#line 95 "/home/travis/build/felix-lang/felix/src/packages/core_scalar_types.fdoc"
  pod type int8 = "int8_t" requires C99_headers::stdint_h;
  pod type int16 = "int16_t" requires C99_headers::stdint_h;
  pod type int32 = "int32_t" requires C99_headers::stdint_h;
  pod type int64 = "int64_t" requires C99_headers::stdint_h;
  pod type uint8 = "uint8_t" requires C99_headers::stdint_h;
  pod type uint16 = "uint16_t" requires C99_headers::stdint_h;
  pod type uint32 = "uint32_t" requires C99_headers::stdint_h;
  pod type uint64 = "uint64_t" requires C99_headers::stdint_h;
  
  #line 117 "/home/travis/build/felix-lang/felix/src/packages/core_scalar_types.fdoc"
  pod type byte = "unsigned char";
  type caddress = "void *";
  _gc_pointer type address = "void *";
  
  pod type ptrdiff = "ptrdiff_t" requires C89_headers::stddef_h;
  
  pod type intptr = "intptr_t" requires C99_headers::stdint_h;
  pod type uintptr = "uintptr_t" requires C99_headers::stdint_h;
  #line 397 "/home/travis/build/felix-lang/felix/src/packages/core_scalar_types.fdoc"
  pod type float = "float";
  pod type double = "double";
  pod type ldouble = "long double";
  pod type fcomplex = "::std::complex<float>" requires Cxx_headers::complex;
  pod type dcomplex = "::std::complex<double>" requires Cxx_headers::complex;
  pod type lcomplex = "::std::complex<long double>" requires Cxx_headers::complex;
  
  
  #line 477 "/home/travis/build/felix-lang/felix/src/packages/core_scalar_types.fdoc"
  Types associated with raw address calculations.
  typedef addressing = typesetof (
    byte,
    address,
    caddress
  );
  
  Character types.
  typedef chars = typesetof (char);
  
  #line 489 "/home/travis/build/felix-lang/felix/src/packages/core_scalar_types.fdoc"
  "natural" sized signed integer types.
  These correspond to C/C++ core types.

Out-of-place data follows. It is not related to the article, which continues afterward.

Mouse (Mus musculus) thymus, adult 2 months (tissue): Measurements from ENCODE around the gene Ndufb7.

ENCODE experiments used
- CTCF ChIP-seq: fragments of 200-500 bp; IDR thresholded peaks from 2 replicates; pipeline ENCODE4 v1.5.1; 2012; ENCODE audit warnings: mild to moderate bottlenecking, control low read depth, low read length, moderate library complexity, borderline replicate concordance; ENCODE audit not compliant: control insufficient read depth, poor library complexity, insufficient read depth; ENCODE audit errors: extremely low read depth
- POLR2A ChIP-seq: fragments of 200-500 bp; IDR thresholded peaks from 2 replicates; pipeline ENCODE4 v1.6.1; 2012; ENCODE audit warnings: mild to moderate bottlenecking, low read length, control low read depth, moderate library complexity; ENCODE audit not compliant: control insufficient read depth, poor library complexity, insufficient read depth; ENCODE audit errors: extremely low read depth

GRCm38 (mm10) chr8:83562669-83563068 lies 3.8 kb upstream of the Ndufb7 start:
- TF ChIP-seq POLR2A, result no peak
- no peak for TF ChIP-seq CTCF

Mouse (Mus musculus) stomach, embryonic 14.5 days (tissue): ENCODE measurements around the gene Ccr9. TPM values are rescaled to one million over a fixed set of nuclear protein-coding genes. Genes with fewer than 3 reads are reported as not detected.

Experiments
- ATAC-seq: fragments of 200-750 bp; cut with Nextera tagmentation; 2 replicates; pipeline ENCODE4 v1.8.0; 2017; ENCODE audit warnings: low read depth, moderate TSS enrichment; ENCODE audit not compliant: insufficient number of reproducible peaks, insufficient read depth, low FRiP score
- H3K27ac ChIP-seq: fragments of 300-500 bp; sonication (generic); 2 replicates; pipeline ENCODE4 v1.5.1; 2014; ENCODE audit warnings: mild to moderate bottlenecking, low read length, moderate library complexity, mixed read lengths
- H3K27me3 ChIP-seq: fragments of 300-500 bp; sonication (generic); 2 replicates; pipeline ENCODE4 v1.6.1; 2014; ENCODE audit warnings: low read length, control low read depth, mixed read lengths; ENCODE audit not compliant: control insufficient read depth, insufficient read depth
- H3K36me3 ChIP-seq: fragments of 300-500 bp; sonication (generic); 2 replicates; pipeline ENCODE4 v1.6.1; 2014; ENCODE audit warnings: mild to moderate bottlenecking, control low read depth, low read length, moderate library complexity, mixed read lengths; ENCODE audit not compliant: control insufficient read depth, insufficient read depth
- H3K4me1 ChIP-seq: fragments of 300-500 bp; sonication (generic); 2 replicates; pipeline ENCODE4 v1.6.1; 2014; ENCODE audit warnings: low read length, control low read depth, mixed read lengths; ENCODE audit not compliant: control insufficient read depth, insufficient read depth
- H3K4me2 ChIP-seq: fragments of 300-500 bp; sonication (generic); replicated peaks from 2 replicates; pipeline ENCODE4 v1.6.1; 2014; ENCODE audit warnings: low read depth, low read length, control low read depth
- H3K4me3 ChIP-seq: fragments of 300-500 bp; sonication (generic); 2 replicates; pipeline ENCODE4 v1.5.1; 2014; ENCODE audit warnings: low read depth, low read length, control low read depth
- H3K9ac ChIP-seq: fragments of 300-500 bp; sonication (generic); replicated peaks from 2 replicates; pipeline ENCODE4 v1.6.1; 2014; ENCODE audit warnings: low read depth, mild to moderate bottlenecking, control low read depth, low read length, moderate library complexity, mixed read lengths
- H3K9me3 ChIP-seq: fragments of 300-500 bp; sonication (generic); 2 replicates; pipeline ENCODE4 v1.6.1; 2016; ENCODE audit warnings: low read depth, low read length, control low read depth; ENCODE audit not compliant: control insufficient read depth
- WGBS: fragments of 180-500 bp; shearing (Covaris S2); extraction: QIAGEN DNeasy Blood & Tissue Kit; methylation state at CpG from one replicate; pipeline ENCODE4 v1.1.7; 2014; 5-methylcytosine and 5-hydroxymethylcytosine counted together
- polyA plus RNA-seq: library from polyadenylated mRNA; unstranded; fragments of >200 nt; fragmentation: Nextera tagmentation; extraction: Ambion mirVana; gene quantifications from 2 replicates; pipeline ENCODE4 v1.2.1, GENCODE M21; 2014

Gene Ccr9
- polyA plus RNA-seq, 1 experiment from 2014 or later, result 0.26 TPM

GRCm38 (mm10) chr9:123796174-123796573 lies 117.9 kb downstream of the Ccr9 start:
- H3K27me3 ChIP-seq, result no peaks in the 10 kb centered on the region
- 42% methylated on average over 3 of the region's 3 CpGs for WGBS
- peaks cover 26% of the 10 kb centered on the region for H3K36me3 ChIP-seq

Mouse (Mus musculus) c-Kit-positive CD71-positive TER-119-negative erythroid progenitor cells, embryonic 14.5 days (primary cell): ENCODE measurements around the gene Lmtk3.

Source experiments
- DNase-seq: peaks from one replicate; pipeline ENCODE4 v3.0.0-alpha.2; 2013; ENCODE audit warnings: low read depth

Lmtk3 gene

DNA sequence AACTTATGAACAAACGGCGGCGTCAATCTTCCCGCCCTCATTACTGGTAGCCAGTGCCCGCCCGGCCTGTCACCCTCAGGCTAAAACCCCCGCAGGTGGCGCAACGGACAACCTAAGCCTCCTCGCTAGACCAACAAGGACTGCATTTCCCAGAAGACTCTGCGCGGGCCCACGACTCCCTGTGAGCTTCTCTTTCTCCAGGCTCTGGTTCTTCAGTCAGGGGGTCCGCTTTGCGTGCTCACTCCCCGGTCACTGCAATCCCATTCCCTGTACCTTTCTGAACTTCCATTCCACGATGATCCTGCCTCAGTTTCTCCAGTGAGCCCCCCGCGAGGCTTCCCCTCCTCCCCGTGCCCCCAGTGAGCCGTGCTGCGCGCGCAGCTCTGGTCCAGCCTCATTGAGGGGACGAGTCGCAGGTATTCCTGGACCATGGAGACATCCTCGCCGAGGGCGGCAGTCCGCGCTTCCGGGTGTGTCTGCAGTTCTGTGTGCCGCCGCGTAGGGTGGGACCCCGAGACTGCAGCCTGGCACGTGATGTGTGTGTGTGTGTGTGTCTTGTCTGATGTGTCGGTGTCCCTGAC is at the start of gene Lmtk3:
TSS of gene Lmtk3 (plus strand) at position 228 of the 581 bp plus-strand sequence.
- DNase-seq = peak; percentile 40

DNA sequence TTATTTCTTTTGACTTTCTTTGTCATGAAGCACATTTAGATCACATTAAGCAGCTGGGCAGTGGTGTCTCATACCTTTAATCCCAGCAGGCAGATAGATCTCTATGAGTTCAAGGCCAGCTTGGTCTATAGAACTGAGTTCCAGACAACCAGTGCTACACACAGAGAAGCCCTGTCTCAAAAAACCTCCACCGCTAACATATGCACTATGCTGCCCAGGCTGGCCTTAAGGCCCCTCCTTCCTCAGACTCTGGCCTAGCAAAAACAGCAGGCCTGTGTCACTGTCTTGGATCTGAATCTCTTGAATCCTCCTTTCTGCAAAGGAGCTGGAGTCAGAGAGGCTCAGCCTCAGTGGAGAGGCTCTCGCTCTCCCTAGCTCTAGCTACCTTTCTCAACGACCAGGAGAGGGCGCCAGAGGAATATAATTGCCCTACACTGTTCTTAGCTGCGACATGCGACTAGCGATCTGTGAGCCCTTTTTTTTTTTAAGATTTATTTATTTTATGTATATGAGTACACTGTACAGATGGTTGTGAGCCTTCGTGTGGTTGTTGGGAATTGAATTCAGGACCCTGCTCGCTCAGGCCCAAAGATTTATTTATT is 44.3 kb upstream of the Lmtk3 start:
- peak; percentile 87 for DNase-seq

typedef fast_sints = typesetof (tiny, short, int, long, vlong);
  
  Exact sized signed integer types.
  In C these are typedefs.
  In Felix they're distinct types.
  typedef exact_sints = typesetof(int8,int16,int32,int64);
  
  "natural" sized unsigned integer types.
  These correspond to C/C++ core types.
  typedef fast_uints = typesetof (utiny, ushort, uint, ulong,uvlong);
  
  Exact sized unsigned integer types.
  In C these are typedefs.
  In Felix they're distinct types.
  typedef exact_uints = typesetof (uint8,uint16,uint32,uint64);
  
  Weirdo signed integers types corresponding to
  typedefs in C.
  typedef weird_sints = typesetof (ptrdiff, ssize, intmax, intptr);
  
  Weirdo unsigned integers types corresponding to
  typedefs in C.
  typedef weird_uints = typesetof (size, uintmax, uintptr);
  
  All the signed integers.
  typedef sints = fast_sints \(\cup\) exact_sints \(\cup\) weird_sints;
  
  All the usigned integers.
  typedef uints = fast_uints \(\cup\) exact_uints \(\cup\) weird_uints;
  
  All the fast integers.
  typedef fast_ints = fast_sints \(\cup\) fast_uints;
  
  All the exact integers.
  typedef exact_ints = exact_sints \(\cup\) exact_uints;
  
  All the integers.
  typedef ints = sints \(\cup\) uints;
  
  #line 532 "/home/travis/build/felix-lang/felix/src/packages/core_scalar_types.fdoc"
  All the core floating point types.
  typedef floats = typesetof (float, double, ldouble);
  
  All the core approximations to real types.
  typedef reals = ints \(\cup\) floats;
  
  All the core approximations to complex types.
  typedef complexes = typesetof (fcomplex,dcomplex,lcomplex);
  
  All the core approximations to numbers.
  typedef numbers = reals \(\cup\) complexes;
  #line 547 "/home/travis/build/felix-lang/felix/src/packages/core_scalar_types.fdoc"
  All the basic scalar types.
  typedef basic_types = bool \(\cup\) numbers \(\cup\) chars \(\cup\) addressing;
  
  // we define this now, we will open it later...
  instance [t in basic_types] Eq[t] {
    fun == : t * t -> bool = "$1==$2";
  }
  
  // we open this now even though we haven't developed
  // the instances yet....
  open[T in basic_types] Show[T];